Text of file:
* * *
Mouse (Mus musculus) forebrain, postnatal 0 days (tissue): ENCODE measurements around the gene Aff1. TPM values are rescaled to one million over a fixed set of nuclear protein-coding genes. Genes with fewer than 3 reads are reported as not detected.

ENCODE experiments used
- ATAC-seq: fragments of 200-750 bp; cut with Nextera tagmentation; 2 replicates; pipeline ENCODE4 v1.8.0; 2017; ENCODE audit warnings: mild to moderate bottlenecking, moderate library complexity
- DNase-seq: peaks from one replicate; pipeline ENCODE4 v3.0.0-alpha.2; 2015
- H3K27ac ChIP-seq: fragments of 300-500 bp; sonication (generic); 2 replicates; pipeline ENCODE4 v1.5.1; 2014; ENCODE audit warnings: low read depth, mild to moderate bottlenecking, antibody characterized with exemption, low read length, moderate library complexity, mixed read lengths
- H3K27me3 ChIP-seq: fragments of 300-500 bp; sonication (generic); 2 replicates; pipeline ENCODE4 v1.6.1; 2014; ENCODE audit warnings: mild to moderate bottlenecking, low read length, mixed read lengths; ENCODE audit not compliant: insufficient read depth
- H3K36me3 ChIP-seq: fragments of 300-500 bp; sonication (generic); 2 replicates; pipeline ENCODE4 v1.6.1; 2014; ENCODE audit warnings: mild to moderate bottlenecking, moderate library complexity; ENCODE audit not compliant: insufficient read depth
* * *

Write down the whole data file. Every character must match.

Mouse (Mus musculus) forebrain, postnatal 0 days (tissue): ENCODE measurements around the gene Aff1. TPM values are rescaled to one million over a fixed set of nuclear protein-coding genes. Genes with fewer than 3 reads are reported as not detected.

ENCODE experiments used
- ATAC-seq: fragments of 200-750 bp; cut with Nextera tagmentation; 2 replicates; pipeline ENCODE4 v1.8.0; 2017; ENCODE audit warnings: mild to moderate bottlenecking, moderate library complexity
- DNase-seq: peaks from one replicate; pipeline ENCODE4 v3.0.0-alpha.2; 2015
- H3K27ac ChIP-seq: fragments of 300-500 bp; sonication (generic); 2 replicates; pipeline ENCODE4 v1.5.1; 2014; ENCODE audit warnings: low read depth, mild to moderate bottlenecking, antibody characterized with exemption, low read length, moderate library complexity, mixed read lengths
- H3K27me3 ChIP-seq: fragments of 300-500 bp; sonication (generic); 2 replicates; pipeline ENCODE4 v1.6.1; 2014; ENCODE audit warnings: mild to moderate bottlenecking, low read length, mixed read lengths; ENCODE audit not compliant: insufficient read depth
- H3K36me3 ChIP-seq: fragments of 300-500 bp; sonication (generic); 2 replicates; pipeline ENCODE4 v1.6.1; 2014; ENCODE audit warnings: mild to moderate bottlenecking, moderate library complexity; ENCODE audit not compliant: insufficient read depth